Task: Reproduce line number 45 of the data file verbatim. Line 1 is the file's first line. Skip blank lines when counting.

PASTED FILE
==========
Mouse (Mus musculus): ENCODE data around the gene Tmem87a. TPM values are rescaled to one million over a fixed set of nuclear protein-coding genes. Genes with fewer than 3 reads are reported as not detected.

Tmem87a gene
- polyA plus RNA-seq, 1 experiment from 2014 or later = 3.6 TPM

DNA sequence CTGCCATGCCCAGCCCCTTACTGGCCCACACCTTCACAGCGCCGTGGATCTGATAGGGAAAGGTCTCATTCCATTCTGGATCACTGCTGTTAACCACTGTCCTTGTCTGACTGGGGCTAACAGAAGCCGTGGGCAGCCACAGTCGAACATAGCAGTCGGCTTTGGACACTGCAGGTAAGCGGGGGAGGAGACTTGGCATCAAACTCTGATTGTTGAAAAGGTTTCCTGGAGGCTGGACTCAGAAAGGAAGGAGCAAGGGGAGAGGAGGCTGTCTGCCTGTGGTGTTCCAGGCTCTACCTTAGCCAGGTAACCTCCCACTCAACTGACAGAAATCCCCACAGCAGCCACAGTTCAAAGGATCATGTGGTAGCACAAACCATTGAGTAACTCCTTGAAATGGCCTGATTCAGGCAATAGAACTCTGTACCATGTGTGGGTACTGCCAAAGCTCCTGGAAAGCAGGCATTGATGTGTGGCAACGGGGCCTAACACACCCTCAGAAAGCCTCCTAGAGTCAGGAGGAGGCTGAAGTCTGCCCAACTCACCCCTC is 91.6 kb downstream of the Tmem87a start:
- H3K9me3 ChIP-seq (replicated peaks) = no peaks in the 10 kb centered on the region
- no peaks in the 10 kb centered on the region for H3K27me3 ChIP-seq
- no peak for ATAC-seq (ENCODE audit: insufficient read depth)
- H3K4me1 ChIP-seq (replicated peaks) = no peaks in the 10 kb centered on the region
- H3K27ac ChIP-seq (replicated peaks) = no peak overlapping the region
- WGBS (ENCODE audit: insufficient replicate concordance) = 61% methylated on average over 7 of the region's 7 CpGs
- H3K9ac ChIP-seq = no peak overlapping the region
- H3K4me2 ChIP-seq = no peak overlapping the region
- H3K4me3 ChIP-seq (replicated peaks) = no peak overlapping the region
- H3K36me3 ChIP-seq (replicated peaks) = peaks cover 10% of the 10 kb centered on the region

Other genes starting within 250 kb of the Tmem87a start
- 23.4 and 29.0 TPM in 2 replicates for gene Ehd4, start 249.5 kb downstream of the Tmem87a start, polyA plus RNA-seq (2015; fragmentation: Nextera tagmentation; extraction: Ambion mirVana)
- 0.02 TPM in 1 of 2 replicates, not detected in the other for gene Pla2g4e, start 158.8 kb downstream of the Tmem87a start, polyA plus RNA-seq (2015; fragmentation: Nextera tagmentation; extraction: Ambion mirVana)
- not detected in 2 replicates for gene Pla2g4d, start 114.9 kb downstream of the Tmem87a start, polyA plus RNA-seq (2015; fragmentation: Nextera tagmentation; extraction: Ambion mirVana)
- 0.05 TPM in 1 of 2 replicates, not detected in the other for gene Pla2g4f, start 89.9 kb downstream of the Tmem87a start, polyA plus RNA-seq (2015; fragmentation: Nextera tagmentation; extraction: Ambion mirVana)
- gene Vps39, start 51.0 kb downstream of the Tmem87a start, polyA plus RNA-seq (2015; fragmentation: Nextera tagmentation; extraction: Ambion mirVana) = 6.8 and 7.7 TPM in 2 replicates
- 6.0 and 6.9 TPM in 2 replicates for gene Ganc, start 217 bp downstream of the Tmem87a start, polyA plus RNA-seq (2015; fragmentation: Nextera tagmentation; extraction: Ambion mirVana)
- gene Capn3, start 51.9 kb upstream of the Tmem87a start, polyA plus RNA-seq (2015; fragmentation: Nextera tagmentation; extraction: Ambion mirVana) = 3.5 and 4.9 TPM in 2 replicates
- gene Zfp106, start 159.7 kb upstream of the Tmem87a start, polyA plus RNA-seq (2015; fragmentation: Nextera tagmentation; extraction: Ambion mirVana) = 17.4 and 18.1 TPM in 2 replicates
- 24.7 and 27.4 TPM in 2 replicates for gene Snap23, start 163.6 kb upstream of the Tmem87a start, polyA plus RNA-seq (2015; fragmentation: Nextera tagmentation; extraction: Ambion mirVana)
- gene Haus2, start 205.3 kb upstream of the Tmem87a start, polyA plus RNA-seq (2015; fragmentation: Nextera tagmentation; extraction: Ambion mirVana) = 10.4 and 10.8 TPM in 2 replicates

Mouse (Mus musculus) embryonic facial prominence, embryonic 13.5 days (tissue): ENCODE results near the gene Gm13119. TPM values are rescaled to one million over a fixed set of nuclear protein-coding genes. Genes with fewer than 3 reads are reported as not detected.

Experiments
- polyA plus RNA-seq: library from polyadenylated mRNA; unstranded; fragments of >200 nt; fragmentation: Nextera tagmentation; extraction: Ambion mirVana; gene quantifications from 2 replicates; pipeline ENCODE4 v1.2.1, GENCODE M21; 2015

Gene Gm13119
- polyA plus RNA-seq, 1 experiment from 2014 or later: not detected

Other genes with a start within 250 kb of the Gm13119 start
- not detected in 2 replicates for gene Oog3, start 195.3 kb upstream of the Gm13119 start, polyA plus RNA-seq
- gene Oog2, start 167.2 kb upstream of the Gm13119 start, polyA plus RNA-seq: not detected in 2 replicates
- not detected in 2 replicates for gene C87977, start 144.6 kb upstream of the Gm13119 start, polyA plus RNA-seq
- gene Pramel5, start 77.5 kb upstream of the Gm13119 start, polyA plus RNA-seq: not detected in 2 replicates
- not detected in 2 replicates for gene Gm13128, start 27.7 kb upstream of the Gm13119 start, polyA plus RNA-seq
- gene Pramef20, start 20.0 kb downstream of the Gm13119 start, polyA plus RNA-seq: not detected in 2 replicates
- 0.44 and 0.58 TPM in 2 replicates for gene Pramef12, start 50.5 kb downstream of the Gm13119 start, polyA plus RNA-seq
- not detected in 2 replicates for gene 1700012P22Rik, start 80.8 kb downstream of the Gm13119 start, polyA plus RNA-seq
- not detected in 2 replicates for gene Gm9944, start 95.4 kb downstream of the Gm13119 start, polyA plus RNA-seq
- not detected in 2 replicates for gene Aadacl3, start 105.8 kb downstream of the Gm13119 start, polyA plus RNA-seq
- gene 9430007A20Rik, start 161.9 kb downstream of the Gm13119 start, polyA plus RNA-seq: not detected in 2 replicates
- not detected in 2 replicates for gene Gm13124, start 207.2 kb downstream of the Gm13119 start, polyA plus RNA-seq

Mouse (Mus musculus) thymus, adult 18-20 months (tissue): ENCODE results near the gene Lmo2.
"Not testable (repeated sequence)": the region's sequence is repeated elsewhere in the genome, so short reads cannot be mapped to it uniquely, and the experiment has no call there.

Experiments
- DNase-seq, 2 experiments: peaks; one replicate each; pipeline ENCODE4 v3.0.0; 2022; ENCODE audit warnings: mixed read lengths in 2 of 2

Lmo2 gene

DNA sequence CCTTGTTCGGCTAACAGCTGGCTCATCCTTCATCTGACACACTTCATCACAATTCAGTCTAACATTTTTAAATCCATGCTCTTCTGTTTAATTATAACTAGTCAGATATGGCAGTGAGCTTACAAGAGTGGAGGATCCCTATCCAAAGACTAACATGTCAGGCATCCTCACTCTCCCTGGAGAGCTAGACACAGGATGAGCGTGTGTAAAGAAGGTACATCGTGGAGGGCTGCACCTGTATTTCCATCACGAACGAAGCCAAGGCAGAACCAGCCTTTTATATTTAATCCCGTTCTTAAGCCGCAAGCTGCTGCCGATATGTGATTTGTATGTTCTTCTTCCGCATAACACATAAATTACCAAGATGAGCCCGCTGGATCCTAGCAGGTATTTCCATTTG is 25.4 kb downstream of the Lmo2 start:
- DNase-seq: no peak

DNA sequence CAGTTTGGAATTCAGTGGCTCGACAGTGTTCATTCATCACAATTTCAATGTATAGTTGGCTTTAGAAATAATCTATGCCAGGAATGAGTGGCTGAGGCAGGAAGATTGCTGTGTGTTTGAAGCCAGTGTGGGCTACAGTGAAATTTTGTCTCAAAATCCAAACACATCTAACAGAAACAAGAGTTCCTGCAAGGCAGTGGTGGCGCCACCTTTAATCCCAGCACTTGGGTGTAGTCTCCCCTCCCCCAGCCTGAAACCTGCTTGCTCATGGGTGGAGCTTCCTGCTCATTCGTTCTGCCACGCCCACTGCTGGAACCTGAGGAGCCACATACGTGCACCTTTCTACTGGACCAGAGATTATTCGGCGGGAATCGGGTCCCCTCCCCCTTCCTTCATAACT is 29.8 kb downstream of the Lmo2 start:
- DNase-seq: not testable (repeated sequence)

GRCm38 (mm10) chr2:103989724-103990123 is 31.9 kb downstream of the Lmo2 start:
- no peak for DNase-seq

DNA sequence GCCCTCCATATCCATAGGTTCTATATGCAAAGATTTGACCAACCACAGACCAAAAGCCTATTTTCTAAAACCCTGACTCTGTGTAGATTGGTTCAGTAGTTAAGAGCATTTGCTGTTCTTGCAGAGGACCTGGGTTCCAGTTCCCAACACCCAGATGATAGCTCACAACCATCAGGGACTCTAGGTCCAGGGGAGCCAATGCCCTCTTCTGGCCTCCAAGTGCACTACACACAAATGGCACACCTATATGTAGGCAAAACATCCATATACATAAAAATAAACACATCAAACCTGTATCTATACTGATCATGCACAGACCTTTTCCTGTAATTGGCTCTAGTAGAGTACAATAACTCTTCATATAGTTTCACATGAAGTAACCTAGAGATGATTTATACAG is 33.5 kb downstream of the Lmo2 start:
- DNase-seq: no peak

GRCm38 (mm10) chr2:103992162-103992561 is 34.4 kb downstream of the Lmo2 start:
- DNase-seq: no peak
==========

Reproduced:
"Not testable (repeated sequence)": the region's sequence is repeated elsewhere in the genome, so short reads cannot be mapped to it uniquely, and the experiment has no call there.